Ridge and Liscouski Urge Industry to Boost Security Efforts (3 December 2003)In a speech at the National Cyber Security Summit in Santa Clara, CA, DHS secretary Tom Ridge and DHS assistant secretary for infrastructure protection Robert Liscouski called upon industry to help secure the nation's infrastructure. They suggested that regulation might be coming if industry doesn't take its security responsibilities seriously.
[Editor's Note (Schultz): I fear that there is nothing more than the same old rhetoric here. The US government seems to feel that the threat of regulation will prompt industry to tighten security, but industry has heard this kind of threat many times before and virtually nothing has resulted from it.
(Schneier): The computer industry consists of for-profit companies, not charities. Ridge isn't going to get anywhere securing our nation's infrastructure by asking nicely. ]
Yoran Announces Creation of Federal CISO Council (8 December 2003)At the Cyber Summit in Silicon Valley, Amit Yoran, Director of National Cyber Security Division of DHS, announced plans to create a federal Chief Security Officer (CSO) Council. The Federal Information Security Management Act (FISMA) requires that every government agency have a security official.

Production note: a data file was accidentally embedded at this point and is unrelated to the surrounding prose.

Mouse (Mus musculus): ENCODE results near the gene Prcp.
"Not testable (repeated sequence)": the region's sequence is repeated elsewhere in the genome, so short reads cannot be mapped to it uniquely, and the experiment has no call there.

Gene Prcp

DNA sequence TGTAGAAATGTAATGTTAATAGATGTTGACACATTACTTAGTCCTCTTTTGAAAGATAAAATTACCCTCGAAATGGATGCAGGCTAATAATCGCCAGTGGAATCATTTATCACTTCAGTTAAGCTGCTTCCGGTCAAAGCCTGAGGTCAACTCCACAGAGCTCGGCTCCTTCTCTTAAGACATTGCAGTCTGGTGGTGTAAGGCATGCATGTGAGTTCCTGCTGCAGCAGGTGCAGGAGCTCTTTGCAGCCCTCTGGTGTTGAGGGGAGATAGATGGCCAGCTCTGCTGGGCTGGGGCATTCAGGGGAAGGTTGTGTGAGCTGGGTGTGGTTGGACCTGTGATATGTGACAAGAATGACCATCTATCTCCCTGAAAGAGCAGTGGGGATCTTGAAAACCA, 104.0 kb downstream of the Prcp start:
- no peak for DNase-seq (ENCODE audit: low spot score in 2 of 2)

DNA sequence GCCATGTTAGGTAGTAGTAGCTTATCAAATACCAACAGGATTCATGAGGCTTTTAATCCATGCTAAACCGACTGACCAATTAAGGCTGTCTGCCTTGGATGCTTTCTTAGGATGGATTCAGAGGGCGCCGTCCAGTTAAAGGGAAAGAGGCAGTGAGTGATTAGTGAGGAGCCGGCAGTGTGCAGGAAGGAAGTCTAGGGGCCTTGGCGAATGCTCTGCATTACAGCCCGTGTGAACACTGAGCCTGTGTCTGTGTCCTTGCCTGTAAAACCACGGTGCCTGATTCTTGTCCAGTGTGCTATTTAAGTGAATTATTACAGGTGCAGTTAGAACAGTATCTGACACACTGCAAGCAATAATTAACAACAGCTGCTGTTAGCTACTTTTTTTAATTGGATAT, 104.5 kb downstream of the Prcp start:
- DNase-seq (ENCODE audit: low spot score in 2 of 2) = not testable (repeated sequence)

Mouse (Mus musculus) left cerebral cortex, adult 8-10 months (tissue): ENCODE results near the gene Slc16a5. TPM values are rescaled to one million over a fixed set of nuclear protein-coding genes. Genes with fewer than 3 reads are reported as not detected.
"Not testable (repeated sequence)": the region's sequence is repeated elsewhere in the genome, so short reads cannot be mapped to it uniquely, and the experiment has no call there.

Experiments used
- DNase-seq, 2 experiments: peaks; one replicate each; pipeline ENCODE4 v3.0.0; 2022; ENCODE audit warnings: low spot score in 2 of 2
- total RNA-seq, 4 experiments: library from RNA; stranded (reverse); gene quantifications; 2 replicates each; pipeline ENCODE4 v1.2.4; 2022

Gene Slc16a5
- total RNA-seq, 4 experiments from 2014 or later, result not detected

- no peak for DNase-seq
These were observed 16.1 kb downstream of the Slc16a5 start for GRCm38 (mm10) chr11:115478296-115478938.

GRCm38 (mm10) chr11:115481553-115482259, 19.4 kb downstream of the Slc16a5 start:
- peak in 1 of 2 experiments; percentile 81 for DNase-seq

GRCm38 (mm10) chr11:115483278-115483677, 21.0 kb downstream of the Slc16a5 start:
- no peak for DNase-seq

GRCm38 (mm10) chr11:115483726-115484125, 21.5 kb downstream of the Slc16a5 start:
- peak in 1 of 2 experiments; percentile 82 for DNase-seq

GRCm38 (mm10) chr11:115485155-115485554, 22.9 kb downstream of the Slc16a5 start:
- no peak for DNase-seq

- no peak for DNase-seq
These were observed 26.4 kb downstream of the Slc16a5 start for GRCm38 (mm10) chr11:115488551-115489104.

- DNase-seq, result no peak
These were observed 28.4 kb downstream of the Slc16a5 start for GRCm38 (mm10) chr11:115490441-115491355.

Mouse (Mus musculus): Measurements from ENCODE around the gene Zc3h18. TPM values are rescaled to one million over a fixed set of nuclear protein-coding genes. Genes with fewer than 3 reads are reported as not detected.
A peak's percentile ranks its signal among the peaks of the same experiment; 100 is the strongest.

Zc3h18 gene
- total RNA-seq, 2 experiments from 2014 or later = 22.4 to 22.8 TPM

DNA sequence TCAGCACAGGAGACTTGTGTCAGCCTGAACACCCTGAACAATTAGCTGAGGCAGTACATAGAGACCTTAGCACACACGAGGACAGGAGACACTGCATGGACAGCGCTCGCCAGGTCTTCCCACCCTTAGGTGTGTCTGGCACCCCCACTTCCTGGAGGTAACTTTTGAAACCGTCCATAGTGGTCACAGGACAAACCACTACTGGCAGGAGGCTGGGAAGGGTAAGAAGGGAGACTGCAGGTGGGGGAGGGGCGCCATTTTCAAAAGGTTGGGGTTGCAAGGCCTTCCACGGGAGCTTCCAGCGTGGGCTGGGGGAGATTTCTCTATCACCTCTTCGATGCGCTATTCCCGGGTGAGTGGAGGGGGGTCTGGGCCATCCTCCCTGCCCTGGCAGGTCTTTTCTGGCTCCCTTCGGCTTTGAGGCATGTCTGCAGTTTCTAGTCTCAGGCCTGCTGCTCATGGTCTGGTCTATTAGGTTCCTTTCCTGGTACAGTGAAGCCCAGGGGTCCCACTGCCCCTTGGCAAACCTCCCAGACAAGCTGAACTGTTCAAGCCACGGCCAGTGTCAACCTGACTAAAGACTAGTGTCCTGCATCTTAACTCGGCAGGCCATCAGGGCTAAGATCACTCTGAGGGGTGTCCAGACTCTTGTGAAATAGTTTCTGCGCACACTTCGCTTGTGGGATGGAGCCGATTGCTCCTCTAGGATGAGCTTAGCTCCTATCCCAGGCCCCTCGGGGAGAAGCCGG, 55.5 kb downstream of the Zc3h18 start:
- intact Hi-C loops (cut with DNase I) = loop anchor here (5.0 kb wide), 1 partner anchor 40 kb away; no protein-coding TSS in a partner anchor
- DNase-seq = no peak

[Editor's Note (Paller): On December 9, Larry Hale, who directs the US CERT and reports to Mr. Yoran, told a gathering of Federal CISOs that the proposed program would be a forum that met periodically and also had an online discussion capability. It would enable the CISOs to share lessons learned and collaborate on new initiatives and would operate in conjunction with the OMB and the Federal CIO Council and possibly NIST. ]
Spanish Police Arrest Alleged Worm Author (3 December 2003)Spanish police has arrested a man suspected of writing the W32/Raleka worm, which exploited a Windows RPC service vulnerability in Windows 2000 and XP. Raleka infected more than 120,000 computers in August of this year; the arrest is the first of its kind in Spain.
Merrill Lynch Survey: CIOs Considering Open Source (5 December 2003)A Merrill Lynch survey of 100 CIOs found that 58 are considering open source software for desktops because of its security record. Two-thirds of those surveyed say it's unlikely they will upgrade to Office 2003 in the next year.
In a related story, an IBM survey showed 25% of companies are trying out Linux and expect it to become their core operating system at some point in the future.
FTC Investigating Security and Privacy at PetCo Web Site (5 December 2003)The Federal Trade Commission (FTC) is investigating security and privacy practices at PetCo after an "independent programmer" discovered the company's web site was vulnerable to an SQL injection attack that could reveal the contents of a database containing 500,000 customer credit card numbers. The same programmer earlier discovered a similar vulnerability on the Guess web site.